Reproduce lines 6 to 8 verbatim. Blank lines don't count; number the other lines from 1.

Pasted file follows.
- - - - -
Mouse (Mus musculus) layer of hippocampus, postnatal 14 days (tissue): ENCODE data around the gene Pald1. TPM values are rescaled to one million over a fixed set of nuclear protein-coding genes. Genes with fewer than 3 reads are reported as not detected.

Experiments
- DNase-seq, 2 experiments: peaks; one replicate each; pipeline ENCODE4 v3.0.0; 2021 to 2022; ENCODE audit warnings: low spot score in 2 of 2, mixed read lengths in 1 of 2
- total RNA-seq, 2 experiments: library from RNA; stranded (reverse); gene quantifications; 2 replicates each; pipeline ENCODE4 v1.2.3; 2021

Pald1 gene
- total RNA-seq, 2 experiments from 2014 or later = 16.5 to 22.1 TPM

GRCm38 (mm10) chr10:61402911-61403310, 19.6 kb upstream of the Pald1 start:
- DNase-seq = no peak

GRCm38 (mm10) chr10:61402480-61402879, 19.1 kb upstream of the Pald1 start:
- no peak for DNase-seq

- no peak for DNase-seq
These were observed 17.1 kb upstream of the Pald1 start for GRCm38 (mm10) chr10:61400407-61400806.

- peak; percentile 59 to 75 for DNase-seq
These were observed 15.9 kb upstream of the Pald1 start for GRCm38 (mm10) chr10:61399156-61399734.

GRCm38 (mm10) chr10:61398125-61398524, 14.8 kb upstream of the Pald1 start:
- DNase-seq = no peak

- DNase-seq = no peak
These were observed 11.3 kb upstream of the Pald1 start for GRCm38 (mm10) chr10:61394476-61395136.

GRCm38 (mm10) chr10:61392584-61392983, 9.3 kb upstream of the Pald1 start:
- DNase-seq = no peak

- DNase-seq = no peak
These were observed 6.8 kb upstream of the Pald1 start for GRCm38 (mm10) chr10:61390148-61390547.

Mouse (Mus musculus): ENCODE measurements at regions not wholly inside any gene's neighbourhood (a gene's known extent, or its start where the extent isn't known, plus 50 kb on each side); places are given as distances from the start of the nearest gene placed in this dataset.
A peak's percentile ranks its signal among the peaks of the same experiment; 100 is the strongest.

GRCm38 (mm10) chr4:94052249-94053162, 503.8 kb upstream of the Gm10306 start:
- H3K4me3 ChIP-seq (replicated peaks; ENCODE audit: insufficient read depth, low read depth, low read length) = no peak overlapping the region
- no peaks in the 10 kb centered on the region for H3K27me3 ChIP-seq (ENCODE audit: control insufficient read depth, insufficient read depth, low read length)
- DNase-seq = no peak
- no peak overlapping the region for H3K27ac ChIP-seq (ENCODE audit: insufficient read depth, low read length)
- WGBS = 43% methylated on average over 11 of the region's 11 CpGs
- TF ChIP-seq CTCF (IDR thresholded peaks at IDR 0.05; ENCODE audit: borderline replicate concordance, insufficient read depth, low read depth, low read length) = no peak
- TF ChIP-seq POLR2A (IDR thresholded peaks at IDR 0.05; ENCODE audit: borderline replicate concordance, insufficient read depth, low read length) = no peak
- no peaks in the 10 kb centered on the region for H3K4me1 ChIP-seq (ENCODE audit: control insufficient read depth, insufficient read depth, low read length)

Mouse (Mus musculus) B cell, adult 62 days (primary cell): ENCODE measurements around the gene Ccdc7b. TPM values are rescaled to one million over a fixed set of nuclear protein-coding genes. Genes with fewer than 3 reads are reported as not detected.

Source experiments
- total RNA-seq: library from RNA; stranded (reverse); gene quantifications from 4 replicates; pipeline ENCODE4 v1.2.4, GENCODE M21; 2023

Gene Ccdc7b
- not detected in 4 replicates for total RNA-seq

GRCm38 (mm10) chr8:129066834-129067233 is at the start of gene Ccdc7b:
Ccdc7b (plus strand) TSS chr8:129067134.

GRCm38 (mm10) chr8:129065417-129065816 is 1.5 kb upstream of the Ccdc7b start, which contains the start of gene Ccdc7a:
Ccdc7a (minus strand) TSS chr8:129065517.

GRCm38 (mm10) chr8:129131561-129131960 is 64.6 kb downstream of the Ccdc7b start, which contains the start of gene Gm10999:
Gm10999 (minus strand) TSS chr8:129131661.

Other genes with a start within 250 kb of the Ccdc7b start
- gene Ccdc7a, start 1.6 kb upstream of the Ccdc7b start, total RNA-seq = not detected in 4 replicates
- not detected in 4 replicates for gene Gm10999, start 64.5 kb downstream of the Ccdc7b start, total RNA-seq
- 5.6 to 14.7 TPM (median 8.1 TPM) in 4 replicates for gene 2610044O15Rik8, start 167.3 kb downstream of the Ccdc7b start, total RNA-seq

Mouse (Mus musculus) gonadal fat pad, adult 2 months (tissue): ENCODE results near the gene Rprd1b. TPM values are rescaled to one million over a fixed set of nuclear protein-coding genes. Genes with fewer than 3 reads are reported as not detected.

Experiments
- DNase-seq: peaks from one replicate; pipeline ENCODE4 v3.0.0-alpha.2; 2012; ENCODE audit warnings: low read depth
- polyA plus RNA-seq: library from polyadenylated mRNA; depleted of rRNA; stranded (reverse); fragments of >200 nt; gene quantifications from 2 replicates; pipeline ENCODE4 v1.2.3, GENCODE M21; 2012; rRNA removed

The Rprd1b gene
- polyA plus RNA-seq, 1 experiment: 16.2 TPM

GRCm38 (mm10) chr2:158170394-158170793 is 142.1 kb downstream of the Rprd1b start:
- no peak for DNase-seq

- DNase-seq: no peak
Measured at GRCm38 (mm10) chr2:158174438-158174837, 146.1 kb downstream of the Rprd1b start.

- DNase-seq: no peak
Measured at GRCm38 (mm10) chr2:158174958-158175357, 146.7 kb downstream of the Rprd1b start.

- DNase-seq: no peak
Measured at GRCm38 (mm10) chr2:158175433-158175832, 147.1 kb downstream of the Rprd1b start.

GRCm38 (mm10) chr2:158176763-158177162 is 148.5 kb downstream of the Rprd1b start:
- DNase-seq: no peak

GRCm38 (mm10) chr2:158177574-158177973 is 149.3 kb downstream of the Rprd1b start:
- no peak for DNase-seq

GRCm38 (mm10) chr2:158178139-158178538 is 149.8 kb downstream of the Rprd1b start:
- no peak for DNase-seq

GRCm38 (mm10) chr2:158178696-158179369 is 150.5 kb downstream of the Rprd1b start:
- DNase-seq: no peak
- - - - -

- total RNA-seq, 2 experiments from 2014 or later = 16.5 to 22.1 TPM

GRCm38 (mm10) chr10:61402911-61403310, 19.6 kb upstream of the Pald1 start:
- DNase-seq = no peak